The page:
Unexpected sunshine a blip in a rain-soaked week

Rain, rain and more rain has been the order of the week, that is except for Thursday when members of the Probus Club managed some 14 holes on the links side of the Girvan golf course in good sunshine which was a little unexpected.

Naturally this means that the parkland side of the course was flooded so the whole course was closed last Sunday thereby postponing the Girvan Golf Club’s February medal yet again.

All those members wishing to compete in this medal are encouraged to keep an eye on the Club notice board to see when and if it will be played. Perhaps all this flooding may have happened before, when you consider that the original name for this area was, and still is known as Watermouth Park. That of course refers to the linkland part of the course near the harbour, whereas the part further north was I believe called Knockavalley Holm.

Now we go to the parkland side of the course, which lies the other side of the clubhouse, where we find the 15th. 16th. 17th. and 18th. holes were I believe known as Laganwhilly Holm, but I have yet to discover what the part covering the 9th to 14th. holes where all the water lies was known as. Perhaps someone who knows can pass that information on to me.


P.G. Wodehouse the famous author who was also a golf fanatic once quoted ‘Golf…is the infallible test. The man who can go into a patch of rough alone, with the knowledge that only God is watching him, and plays the ball where and as it lies, is the man who will serve you faithfully and well.’

Colin Montgomerie is known to have said ‘For five hundred pounds you would play on a runway’.

There you have it two pearls of wisdom about the game of golf.


An interesting but useless bit of trivia is that Ely Calloway named his drivers ‘Big Bertha’ after the German cannon that fired shells many miles further than the British or American cannons did during the second world war. There you are, but it does not mean that a Calloway ‘Big Bertha’ club can always fire a golf ball further than a Taylor Made, King Cobra or whatever.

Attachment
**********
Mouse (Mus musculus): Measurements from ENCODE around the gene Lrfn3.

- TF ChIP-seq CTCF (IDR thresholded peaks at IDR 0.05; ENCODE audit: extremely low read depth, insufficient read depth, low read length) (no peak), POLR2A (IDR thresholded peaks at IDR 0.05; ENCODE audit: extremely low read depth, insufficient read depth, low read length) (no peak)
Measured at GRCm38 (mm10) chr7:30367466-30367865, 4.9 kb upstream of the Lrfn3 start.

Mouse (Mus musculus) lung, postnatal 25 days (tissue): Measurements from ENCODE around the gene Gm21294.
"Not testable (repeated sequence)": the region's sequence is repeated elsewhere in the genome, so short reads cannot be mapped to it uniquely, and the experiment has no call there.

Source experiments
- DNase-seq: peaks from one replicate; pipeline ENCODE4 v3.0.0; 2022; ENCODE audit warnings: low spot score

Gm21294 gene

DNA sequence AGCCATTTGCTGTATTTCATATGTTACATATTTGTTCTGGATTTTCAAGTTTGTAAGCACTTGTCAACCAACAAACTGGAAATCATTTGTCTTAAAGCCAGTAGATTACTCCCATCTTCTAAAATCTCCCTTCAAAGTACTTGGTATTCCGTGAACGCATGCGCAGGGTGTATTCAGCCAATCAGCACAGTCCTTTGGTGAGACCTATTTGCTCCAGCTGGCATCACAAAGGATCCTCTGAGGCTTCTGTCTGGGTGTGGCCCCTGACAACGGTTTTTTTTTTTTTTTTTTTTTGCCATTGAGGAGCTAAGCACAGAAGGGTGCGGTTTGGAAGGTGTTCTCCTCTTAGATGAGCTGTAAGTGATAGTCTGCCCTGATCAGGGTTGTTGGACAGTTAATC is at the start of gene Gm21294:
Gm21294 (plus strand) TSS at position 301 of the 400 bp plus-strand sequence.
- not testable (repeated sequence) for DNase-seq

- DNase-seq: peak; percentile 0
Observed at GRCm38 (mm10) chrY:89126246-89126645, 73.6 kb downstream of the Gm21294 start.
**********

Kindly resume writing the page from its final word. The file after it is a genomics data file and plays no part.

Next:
Another bit of information to add to your golf knowledge is that the Oxford English dictionary records the word ‘Fore’ as a warning cry to people in front of a golf stroke. Nobody is certain as to how this became a golfing term unless it is an abbreviation of the word ‘Before’.

Well Ayr United were not playing last Saturday as their opponents were on cup duty, and the Girvan Juniors match was called off due to ground conditions.

So I was left to watch Scotland playing rugby and it was not really a good option as the game now appears to be one long ruck with the bigger, more physical players coming out on top. However this coming Saturday we have Ayr playing Rangers at Somerset Park, so there is always a silver lining to every cloud if you can find it.

But back to golf, reading John Huggan’s column about Dottie Pepper, a very successful American lady golfer, who now at the ripe old age of 48 can look back and reflect on her experiences. She was asked if men putted better than women. Definitely she said it is all down to the preparation of the greens for big tournaments. Dottie states that on the men’s tour the greens were perfect as they were always checked out before the pros arrived, but the ladies had to take the greens as they were and some were well below the expected standard. However nowadays the LPGA has hired an agronomist to check out the greens before every tournament. I am surprised at this as I have always found the ladies totally nerveless on greens, expecting to sink every putt.

Mind you the company I keep does not have an agronomist to check the greens out before we play but have usually found most greens at Turnberry and Girvan to be in good shape. However when playing at Girvan the greens tend to differ between the linkland side of the course and the parkland side.

But remember, enjoy your golf but do not leave your putts short, and never blame your opponent for rattling his keys as you attempt to putt.